oils smoke point

Smoke Points of Cooking Oils And Why They Matter

When we cook and eat we hardly ever think about the oil we are using and how and why it affects our food and our bodies. Well, some people do. But in general, the details about the properties of cooking oils seem to be elusive or not that important. We all should know more and be mindful of the use of fats and oils in cooking and nutrition as it is in our bodies’ best interest. Here is a quick and basic overview, in case you are already interested.

oils smoke point

The primary function of cooking oils and fats is heat transfer. It transfers heat to foods and prevents them from sticking. It also retains the heat in food, emulsifies or thickens sauces, and creates a crisp texture when used for frying. When cooking with water (boiling) the maximum temperature which can be reached is 100 degrees C. On the other hand, when cooking with oil the temperature goes higher up to 170 – 220 degrees C depending on the particular oil that is used. Oils refine the taste, along with adding moisture and improving the consistency of the food, and they play a vital role in the efficient absorption of fat-soluble vitamins and not only that. In addition to being an essential nutrient, fat performs a number of culinary functions. It provides a rich flavor and texture. Plus it also carries and blends the flavors of other foods, and makes available to us flavor compounds and nutrients that are soluble only in fat. Last but not least, fat provides an appealing visual effect to food rendering it appear to be moist, creamy, fluffy, or shiny.

Every fat has a smoke point. The smoke point of fats is the temperature at which they start burning giving off smoke. This causes unwanted flavors as well as degradation of nutrients since the oil begins to decompose.

Here’s a tip!

The smoke point varies between different fats and oils, so it would be wise to pick a fat or oil with a high smoke point that is suitable for high-temperature, sustained cooking.

Fat is no longer good for consumption after it exceeded its smoke point and started to break down. This process of degradation means that the nutrients lose their value (they are merely being destroyed) and toxic fumes are released. Decomposition causes some chemical changes, and the release of free radicals, which are harmful to our health. What is probably the worst is that fats even become carcinogenic past the smoke point.

Here’s a tip! 

It is generally advisable to avoid frying and cooking at high temperatures or at least it should be done with oils that have a higher smoking point to reduce health risks.

Overall, vegetable oils begin to smoke around 450°F/232°C, while animal fats start to burn at approximately 375°F/191°C. Any additional materials in the fat (emulsifiers, preservatives, proteins, carbohydrates) lower the smoke point; thus refined oils (which are purified, also free fatty acids which cause smoke are eliminated) have a higher burning point. The healthiest fats and oils are usually organic, unrefined, cold-processed vegetable oils but only when used raw and unheated. So, extra virgin olive oil, for example, should be used in salads or to add to cooked foods, but not for high-temperature cooking. While refined oils are considered not that healthy in general, when it comes to deep frying or another type of high heat cooking they are the better choice, as they reach their burning point at higher temperatures.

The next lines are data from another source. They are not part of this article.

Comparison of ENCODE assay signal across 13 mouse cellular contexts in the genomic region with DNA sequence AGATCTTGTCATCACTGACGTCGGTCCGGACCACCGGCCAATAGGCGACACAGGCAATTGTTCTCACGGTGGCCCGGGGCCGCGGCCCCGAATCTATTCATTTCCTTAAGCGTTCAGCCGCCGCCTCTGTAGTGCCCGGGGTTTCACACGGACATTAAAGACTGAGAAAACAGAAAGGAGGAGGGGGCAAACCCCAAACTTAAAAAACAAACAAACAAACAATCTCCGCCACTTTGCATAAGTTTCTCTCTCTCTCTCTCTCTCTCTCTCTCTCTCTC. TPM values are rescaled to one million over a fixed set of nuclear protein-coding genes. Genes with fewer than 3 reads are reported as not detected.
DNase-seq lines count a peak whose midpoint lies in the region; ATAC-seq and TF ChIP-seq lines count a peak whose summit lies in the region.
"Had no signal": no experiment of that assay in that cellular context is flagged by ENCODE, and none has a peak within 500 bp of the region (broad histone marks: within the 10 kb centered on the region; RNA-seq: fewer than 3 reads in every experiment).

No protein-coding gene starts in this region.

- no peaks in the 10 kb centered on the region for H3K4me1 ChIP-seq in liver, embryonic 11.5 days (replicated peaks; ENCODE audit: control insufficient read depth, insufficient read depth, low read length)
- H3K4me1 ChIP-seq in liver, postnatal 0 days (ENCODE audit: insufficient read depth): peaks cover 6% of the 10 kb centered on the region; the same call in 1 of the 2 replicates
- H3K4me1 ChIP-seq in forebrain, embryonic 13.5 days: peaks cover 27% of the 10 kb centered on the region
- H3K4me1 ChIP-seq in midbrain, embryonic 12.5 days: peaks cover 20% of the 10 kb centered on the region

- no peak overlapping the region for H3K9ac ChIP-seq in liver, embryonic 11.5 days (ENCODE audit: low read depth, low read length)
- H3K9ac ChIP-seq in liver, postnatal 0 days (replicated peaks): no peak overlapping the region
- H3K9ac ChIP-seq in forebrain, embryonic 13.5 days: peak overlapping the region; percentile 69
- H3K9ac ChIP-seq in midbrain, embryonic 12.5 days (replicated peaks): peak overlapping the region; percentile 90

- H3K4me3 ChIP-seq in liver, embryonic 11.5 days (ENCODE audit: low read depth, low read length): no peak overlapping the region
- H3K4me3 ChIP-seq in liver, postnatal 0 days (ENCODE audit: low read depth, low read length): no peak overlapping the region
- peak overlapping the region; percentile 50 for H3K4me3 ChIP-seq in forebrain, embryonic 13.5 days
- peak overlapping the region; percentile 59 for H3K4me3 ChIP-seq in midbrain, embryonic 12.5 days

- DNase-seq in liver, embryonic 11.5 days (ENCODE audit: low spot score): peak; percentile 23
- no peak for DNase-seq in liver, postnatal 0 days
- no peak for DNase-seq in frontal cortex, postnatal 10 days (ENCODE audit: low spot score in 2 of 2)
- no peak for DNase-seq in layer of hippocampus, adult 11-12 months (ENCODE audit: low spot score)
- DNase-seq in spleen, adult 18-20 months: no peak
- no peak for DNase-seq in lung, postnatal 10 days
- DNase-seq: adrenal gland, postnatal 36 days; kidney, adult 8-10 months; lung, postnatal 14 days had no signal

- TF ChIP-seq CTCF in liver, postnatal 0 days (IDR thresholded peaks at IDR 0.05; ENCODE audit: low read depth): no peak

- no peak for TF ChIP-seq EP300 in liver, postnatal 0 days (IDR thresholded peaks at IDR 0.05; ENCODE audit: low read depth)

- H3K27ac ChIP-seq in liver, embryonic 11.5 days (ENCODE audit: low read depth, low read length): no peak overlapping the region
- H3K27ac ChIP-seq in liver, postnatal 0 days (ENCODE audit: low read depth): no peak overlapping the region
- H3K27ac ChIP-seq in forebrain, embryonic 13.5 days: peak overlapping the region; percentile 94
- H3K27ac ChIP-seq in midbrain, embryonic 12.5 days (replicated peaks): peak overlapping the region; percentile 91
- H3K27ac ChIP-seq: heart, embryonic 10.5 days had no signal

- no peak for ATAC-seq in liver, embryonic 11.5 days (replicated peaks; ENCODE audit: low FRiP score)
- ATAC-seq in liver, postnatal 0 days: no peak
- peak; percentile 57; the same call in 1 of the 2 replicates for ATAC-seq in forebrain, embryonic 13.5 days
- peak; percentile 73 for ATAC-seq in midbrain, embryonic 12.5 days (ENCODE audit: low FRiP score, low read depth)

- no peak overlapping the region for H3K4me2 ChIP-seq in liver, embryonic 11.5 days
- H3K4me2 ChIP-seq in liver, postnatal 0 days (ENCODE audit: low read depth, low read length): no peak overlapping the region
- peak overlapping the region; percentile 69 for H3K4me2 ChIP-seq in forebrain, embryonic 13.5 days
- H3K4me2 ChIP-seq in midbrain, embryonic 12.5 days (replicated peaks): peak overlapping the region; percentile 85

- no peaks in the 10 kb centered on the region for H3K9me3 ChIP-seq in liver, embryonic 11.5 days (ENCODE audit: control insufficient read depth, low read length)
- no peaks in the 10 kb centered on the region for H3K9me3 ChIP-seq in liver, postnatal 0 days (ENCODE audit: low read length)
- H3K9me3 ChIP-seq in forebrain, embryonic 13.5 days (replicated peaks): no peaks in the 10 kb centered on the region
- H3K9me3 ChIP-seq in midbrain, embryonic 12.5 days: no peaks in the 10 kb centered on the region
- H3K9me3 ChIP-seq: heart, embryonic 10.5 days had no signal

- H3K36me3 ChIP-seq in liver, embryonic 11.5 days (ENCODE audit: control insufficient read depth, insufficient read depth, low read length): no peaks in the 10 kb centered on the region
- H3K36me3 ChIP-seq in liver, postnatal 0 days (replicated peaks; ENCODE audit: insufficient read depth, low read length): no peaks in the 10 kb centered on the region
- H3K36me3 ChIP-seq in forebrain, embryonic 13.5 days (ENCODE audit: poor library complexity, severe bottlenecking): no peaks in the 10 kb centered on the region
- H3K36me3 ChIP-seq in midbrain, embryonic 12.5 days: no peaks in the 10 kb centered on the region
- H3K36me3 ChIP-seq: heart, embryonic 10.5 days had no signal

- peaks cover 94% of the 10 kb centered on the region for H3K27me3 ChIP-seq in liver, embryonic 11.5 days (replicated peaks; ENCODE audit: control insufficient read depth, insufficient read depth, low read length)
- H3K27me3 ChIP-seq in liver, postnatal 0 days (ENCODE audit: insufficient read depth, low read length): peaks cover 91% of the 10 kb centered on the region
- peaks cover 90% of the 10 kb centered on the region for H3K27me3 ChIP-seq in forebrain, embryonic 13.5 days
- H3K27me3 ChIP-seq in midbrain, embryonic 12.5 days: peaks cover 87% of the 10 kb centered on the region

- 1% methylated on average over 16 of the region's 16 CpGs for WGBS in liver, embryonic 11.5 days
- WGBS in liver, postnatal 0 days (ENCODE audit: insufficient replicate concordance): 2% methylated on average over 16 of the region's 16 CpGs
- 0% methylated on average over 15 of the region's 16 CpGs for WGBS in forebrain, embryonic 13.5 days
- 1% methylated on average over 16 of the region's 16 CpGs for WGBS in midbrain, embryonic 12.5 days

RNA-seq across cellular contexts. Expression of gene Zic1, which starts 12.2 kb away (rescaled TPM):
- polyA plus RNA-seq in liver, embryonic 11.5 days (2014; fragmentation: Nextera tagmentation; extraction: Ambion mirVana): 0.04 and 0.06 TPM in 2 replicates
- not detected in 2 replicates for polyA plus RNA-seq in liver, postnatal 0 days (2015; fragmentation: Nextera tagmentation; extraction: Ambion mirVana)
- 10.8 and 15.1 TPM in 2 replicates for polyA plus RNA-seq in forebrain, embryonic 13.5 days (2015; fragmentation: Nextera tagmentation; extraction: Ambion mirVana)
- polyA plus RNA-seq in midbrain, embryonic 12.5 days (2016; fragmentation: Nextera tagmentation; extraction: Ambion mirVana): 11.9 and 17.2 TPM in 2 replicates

Here’s a tip! 

Cooking food at overly hot temperatures should be avoided as it is likely to cause inflammation in the body and is generally thought to be harmful to the health as it destroys enzymes, nutrients and it produces dangerous compounds. Still, if you need to cook something at high temperatures, beware of the kind of oil you are using.

Suitable for high-temperature cooking is the avocado oil because it has a very high smoke point by comparison to other cooking oils. It will not burn or smoke until it reaches 520 F (271 C), which is ideal for searing meats and deep frying. Another good cooking oil is rice bran oil 495 F(257 C). Here are the smoke points of several commonly used oils:

Cooking Oil Burning point temperature
Almond oil 221 C/430 F
Avocado oil (refined) 270 C/520 F
Mustard oil 250C/480 F
Butter 150 C/302 F
Coconut oil (Refined, dry) 232°C/450°F
Coconut oil (Unrefined, dry expeller pressed, virgin) 177°C/350°F
Canola oil 220-230°C/428–446°F
Lard 190°C/374°F
Olive oil (Refined) 199-243°C/390-470°F
Olive oil (Virgin) 210°C/410°F
Olive oil (Extra virgin, low acidity, high quality) 207°C/405°F
Peanut oil (Refined) 232°C/450°F
Peanut oil (Unrefined) 160°C/320°F
Rice bran oil (Refined) 232°C/450°F
Sesame oil (Unrefined) 177°C/350°F
Sesame oil (Semirefined) 232°C/450°F
Sunflower oil 227°C/441°F
Sunflower oil (Unrefined, first cold-pressed, raw) 107°C/225°F
Sunflower oil (Unrefined, first cold-pressed, raw) 107°C/225°F

To see more burning points, check here.

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